Of course this is all unofficial, however we've already started to have some internal committee conversations about this. I strongly encourage someone to submit a question at soinc.org so that we can formally respond there.

Done. Let us know what you decide!
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Re: Robot Arm C

Postby illusionist » October 3rd, 2011, 1:42 pm

A cheap and plausible solution for most teams:
Using two Lego NXT Mindstorms sets, it's possible to create a master-slave system. Although there might be some lag between input and output (I don't think it'll be significant at lower levels). You might end up using 6 motors, but I think it offers a pretty decent solution.

Does anyone have experience with a robot arm that is of similar dimensions to this year's created from Legos? I'm thinking that it might be a little heavy and clumsy though.
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Re: Robot Arm C

Postby Balsa Man » October 3rd, 2011, 3:42 pm

chalker wrote:Of course this is all unofficial, however we've already started to have some internal committee conversations about this. I strongly encourage someone to submit a question at soinc.org so that we can formally respond there.


So, unofficially, of course, that would mean a solenoid, regardless of what the motion of the plunger was used to do, like to....flip a lever that would say, block, or allow a range of motion of an arm component, would be classified as a motor. Is that what you're thinking here?
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Re: Robot Arm C

Postby harryk » October 3rd, 2011, 5:09 pm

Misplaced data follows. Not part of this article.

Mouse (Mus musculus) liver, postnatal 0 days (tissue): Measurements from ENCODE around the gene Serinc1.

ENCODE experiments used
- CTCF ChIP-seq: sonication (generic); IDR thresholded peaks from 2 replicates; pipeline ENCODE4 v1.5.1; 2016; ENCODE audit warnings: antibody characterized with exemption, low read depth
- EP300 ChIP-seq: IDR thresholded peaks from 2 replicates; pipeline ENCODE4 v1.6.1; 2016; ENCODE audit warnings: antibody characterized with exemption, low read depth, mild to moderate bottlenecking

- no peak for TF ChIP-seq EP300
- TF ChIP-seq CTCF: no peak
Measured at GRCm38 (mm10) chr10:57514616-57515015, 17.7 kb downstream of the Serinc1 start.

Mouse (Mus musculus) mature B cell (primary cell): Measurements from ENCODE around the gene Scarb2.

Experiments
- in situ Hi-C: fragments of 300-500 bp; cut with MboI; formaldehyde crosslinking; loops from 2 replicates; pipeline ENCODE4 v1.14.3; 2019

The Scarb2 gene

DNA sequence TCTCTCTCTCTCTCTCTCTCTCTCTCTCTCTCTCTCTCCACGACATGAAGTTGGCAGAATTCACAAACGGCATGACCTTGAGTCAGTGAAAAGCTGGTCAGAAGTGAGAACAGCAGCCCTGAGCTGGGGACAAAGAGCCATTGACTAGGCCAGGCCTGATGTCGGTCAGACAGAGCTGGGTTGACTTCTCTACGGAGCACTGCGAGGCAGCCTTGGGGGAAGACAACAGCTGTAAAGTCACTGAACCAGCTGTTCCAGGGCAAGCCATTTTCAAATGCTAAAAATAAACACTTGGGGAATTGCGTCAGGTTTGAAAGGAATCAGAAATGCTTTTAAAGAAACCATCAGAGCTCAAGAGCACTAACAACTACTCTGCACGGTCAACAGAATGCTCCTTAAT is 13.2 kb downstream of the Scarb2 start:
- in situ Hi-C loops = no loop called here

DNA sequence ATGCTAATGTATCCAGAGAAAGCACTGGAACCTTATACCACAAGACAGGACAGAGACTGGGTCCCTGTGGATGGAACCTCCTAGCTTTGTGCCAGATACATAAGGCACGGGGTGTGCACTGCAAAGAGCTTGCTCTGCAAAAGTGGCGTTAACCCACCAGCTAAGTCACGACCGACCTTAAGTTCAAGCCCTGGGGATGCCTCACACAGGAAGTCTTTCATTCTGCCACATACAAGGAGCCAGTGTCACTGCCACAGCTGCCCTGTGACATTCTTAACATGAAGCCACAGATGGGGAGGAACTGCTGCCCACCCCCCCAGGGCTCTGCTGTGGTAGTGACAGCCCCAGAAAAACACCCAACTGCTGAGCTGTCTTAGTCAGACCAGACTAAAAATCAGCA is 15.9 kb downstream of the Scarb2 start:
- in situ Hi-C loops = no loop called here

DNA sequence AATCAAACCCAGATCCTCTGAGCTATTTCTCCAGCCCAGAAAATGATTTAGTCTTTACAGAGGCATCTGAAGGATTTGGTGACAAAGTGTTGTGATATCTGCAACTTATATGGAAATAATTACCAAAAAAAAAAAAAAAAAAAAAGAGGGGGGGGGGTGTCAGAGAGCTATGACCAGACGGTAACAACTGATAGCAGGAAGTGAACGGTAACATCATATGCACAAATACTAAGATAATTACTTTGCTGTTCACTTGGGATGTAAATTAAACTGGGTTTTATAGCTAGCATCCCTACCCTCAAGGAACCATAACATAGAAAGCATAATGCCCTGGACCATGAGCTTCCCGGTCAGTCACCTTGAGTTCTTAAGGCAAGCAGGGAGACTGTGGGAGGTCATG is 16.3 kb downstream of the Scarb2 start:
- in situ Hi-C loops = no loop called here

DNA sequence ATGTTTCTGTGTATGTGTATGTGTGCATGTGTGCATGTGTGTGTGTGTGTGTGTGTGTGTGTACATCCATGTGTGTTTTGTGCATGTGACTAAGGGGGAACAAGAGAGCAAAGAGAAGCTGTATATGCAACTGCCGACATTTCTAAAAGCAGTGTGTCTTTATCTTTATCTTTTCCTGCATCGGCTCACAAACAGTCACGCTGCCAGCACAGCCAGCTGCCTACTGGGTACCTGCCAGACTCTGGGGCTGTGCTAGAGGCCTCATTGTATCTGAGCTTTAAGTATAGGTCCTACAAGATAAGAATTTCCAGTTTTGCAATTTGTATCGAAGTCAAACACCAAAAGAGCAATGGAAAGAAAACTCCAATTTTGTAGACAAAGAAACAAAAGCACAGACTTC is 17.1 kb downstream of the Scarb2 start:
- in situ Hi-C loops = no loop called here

illusionist wrote:A cheap and plausible solution for most teams:
Using two Lego NXT Mindstorms sets, it's possible to create a master-slave system. Although there might be some lag between input and output (I don't think it'll be significant at lower levels). You might end up using 6 motors, but I think it offers a pretty decent solution.

Does anyone have experience with a robot arm that is of similar dimensions to this year's created from Legos? I'm thinking that it might be a little heavy and clumsy though.

I'm not saying this is a bad idea, but unless you already have the kits, the same amount of money could go to making a decent custom arm
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Re: Robot Arm C

Postby illusionist » October 3rd, 2011, 6:37 pm

harryk wrote:
illusionist wrote:A cheap and plausible solution for most teams:
Using two Lego NXT Mindstorms sets, it's possible to create a master-slave system. Although there might be some lag between input and output (I don't think it'll be significant at lower levels). You might end up using 6 motors, but I think it offers a pretty decent solution.

Does anyone have experience with a robot arm that is of similar dimensions to this year's created from Legos? I'm thinking that it might be a little heavy and clumsy though.

I'm not saying this is a bad idea, but unless you already have the kits, the same amount of money could go to making a decent custom arm

Yeah, our team has like 4 kits combined so... =P
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Re: Robot Arm C

Postby blue cobra » October 21st, 2011, 10:35 am

Was tipping a problem at Nationals? D batteries probably weigh about 150g and the North Goal is nearly the full 70cm away.

What was successful for moving the parts of the arm? Is a servo the standard? The arm has to be able to fold up into the 30cm square, so I'd imagine that limits things that would extend beyond the arm itself.

What types of control systems are typically used? I have some, but very limited, rc experience (typically just forward/back, left/right controls), and I'd imagine that for each moving part you have you would need another control. What systems are used for these robots, and where could I learn about them?
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Re: Robot Arm C

Postby harryk » October 21st, 2011, 12:44 pm